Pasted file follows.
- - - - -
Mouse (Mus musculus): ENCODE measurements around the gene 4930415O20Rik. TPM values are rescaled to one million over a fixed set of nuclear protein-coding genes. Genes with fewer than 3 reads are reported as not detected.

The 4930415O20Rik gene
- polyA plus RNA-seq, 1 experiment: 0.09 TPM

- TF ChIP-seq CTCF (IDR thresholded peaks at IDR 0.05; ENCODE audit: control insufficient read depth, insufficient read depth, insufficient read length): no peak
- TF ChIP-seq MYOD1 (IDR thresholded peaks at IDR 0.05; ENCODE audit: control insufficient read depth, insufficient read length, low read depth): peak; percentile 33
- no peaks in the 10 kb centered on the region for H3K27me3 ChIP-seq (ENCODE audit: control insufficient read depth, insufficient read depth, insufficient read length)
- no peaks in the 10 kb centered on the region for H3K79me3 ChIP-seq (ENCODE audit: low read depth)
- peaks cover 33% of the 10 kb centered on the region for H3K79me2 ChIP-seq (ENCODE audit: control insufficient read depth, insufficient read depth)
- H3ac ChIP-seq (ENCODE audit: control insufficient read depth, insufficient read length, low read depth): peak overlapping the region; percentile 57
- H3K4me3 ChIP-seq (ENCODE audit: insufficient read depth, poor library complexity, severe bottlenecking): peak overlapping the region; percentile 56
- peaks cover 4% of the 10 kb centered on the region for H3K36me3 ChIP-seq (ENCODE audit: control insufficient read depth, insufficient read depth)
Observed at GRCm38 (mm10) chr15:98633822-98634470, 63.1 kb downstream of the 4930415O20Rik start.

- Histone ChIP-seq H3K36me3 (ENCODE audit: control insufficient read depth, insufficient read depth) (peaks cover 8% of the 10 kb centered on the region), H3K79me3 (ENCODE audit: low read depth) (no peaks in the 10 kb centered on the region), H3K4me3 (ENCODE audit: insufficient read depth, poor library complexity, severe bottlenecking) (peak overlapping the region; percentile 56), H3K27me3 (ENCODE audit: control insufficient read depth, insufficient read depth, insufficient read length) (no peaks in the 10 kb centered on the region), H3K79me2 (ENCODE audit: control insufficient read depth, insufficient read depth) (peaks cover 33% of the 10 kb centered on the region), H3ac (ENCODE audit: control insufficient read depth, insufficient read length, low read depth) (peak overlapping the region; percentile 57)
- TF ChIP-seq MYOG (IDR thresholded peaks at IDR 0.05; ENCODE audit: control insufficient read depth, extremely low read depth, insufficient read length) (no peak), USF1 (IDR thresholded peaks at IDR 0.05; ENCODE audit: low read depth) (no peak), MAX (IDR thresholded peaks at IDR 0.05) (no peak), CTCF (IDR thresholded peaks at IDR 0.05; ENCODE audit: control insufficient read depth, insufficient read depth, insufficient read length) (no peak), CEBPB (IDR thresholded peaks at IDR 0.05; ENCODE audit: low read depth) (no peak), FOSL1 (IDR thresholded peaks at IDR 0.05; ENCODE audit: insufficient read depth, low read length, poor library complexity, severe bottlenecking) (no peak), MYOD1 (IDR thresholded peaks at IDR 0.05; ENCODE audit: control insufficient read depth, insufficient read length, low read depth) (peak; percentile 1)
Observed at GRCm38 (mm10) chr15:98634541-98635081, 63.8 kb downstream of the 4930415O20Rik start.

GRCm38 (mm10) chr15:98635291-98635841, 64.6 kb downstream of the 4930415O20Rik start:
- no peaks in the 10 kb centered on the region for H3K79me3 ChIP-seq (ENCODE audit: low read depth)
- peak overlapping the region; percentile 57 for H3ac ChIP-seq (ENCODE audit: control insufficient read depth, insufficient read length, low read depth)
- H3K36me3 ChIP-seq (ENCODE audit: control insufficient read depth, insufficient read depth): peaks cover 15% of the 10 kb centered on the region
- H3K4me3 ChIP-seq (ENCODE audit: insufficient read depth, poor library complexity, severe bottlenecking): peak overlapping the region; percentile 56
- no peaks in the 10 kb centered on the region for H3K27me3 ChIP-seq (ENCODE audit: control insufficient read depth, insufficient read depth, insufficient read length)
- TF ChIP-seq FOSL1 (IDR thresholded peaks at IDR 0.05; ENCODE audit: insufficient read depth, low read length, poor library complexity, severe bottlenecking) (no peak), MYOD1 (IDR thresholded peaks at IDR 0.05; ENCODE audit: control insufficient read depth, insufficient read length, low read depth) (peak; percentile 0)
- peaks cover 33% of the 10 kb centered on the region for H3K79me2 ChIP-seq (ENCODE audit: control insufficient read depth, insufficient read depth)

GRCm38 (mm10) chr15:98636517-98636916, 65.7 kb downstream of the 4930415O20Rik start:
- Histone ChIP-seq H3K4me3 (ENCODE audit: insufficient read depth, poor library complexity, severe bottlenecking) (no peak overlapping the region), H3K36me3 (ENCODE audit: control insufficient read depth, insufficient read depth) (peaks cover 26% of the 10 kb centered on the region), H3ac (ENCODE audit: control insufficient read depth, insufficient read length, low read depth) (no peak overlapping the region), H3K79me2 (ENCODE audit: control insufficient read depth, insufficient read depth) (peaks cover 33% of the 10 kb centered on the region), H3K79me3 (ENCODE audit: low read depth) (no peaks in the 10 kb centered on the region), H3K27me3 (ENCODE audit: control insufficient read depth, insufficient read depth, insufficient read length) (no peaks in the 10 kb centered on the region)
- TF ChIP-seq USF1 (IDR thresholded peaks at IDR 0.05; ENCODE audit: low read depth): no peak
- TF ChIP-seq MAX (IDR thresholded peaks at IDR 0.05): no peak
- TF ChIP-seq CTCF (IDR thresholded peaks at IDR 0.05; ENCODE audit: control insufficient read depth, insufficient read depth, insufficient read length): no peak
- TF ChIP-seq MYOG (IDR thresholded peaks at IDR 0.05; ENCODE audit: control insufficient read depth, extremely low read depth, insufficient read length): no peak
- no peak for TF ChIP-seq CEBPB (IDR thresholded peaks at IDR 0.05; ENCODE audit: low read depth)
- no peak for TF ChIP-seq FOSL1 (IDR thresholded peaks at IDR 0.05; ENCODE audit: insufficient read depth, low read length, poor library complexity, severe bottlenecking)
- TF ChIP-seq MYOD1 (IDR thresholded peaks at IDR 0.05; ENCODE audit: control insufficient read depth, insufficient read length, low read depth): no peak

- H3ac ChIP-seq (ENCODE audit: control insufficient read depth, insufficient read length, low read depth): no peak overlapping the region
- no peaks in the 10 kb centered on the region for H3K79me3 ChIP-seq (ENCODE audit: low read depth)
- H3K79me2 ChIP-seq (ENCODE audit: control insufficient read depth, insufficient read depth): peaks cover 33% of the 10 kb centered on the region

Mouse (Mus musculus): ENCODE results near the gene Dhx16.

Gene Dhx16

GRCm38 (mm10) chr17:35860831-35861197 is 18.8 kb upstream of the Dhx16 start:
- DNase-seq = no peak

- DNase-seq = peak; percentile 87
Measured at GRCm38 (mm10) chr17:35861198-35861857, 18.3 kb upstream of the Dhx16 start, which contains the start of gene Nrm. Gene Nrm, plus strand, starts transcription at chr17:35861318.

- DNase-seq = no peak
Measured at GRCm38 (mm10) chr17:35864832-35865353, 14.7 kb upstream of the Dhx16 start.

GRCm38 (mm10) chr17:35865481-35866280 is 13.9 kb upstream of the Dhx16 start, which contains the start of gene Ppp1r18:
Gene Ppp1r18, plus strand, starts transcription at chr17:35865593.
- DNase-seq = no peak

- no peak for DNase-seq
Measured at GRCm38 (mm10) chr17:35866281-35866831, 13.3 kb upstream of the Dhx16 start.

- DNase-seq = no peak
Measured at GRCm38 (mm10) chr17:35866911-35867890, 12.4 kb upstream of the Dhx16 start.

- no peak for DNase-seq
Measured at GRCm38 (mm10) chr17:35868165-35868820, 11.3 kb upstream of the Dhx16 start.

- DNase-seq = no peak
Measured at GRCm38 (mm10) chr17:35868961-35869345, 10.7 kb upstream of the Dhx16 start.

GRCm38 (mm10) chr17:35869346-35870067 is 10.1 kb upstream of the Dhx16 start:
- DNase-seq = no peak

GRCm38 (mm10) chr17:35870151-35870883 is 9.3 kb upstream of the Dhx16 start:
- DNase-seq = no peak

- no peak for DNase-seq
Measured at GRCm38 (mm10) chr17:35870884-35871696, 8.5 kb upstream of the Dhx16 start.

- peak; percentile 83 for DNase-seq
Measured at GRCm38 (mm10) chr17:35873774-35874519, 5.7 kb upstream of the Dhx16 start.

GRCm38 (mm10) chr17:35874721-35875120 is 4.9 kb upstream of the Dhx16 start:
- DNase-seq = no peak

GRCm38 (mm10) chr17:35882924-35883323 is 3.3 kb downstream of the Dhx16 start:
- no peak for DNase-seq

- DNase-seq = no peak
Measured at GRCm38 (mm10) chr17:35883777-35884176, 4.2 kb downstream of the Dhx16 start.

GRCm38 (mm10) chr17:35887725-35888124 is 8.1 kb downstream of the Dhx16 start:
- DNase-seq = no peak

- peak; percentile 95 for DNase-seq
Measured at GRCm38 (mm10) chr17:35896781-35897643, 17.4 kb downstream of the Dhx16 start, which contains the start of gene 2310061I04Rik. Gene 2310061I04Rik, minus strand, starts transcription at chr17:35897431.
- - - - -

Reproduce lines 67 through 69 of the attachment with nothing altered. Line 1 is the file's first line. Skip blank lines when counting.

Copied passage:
- DNase-seq = no peak
Measured at GRCm38 (mm10) chr17:35883777-35884176, 4.2 kb downstream of the Dhx16 start.

GRCm38 (mm10) chr17:35887725-35888124 is 8.1 kb downstream of the Dhx16 start: